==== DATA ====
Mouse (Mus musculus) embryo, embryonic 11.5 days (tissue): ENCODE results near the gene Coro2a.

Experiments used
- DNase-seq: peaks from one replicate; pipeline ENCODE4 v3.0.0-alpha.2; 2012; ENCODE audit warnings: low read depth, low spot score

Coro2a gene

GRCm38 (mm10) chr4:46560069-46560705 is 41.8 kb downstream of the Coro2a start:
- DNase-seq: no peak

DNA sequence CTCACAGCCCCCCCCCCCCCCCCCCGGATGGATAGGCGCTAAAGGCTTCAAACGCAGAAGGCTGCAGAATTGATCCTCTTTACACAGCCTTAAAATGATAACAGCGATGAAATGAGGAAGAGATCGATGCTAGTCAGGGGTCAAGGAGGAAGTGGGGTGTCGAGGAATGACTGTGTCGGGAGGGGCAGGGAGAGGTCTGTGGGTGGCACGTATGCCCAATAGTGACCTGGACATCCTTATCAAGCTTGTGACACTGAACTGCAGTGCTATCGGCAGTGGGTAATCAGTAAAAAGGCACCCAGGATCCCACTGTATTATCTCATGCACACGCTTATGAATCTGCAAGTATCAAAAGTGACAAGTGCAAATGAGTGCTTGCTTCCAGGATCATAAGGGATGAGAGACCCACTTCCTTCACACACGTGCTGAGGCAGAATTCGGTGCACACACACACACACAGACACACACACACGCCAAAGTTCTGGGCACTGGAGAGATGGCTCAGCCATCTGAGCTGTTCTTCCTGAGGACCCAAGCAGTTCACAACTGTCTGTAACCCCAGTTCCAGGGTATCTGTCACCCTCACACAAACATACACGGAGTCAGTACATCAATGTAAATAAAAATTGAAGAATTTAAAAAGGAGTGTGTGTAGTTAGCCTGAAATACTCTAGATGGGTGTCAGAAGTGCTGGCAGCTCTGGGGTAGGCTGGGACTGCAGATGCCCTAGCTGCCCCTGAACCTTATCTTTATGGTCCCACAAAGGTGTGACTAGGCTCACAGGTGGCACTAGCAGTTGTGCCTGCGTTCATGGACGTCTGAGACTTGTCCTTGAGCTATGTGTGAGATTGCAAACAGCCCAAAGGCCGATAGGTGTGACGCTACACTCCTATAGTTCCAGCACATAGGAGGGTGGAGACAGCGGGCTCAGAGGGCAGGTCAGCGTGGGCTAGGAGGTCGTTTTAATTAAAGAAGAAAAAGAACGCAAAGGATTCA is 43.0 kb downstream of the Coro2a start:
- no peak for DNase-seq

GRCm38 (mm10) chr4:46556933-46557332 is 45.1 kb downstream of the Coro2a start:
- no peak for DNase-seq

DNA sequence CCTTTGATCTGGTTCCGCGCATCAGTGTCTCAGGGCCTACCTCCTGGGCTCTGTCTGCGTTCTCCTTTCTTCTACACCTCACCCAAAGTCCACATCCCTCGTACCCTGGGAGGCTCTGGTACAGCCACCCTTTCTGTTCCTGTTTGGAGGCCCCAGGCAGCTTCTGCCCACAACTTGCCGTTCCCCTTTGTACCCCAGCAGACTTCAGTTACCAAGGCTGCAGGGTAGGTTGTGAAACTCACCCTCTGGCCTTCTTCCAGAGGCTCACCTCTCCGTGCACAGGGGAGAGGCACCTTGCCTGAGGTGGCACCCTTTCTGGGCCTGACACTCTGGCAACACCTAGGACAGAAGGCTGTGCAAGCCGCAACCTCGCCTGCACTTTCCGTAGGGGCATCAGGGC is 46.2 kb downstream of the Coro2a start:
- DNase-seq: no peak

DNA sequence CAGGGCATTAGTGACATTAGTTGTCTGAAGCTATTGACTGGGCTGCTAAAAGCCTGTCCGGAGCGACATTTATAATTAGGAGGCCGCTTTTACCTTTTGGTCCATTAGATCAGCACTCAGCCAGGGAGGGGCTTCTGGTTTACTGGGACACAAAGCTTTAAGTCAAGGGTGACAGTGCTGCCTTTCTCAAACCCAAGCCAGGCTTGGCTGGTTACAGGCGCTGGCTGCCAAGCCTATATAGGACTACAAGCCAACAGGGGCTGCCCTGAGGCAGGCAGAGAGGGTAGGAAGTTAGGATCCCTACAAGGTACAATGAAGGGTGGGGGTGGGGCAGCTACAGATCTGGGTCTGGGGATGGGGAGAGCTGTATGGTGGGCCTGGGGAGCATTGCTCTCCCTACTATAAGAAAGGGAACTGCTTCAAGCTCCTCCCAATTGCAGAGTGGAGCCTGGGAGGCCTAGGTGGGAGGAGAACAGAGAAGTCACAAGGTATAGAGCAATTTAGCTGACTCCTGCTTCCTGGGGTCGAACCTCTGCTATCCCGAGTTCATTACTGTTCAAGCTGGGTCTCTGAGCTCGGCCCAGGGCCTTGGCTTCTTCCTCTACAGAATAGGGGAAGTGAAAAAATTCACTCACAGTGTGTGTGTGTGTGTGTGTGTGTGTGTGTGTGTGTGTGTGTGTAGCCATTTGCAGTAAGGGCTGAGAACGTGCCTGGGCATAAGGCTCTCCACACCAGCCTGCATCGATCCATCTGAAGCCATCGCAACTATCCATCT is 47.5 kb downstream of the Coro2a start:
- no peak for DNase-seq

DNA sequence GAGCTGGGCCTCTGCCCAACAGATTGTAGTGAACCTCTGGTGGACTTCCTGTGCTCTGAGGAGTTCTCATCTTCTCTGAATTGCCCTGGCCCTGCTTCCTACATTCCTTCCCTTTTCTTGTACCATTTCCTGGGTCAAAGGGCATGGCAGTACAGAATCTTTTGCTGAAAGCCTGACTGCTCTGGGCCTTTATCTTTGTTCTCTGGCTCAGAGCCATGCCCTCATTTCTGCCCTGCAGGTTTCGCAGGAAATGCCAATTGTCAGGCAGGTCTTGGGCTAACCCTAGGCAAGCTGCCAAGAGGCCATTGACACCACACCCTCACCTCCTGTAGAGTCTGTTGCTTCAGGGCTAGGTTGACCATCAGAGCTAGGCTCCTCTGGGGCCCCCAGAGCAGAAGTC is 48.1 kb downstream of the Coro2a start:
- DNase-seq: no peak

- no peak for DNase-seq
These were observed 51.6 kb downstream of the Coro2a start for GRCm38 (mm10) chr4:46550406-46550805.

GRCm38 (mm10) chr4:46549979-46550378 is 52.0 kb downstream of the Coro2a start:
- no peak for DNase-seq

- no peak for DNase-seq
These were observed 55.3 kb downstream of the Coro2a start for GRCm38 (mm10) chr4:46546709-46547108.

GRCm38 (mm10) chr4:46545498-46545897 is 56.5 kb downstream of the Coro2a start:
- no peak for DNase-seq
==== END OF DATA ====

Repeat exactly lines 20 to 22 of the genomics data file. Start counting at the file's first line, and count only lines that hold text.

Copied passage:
- no peak for DNase-seq

- no peak for DNase-seq
These were observed 55.3 kb downstream of the Coro2a start for GRCm38 (mm10) chr4:46546709-46547108.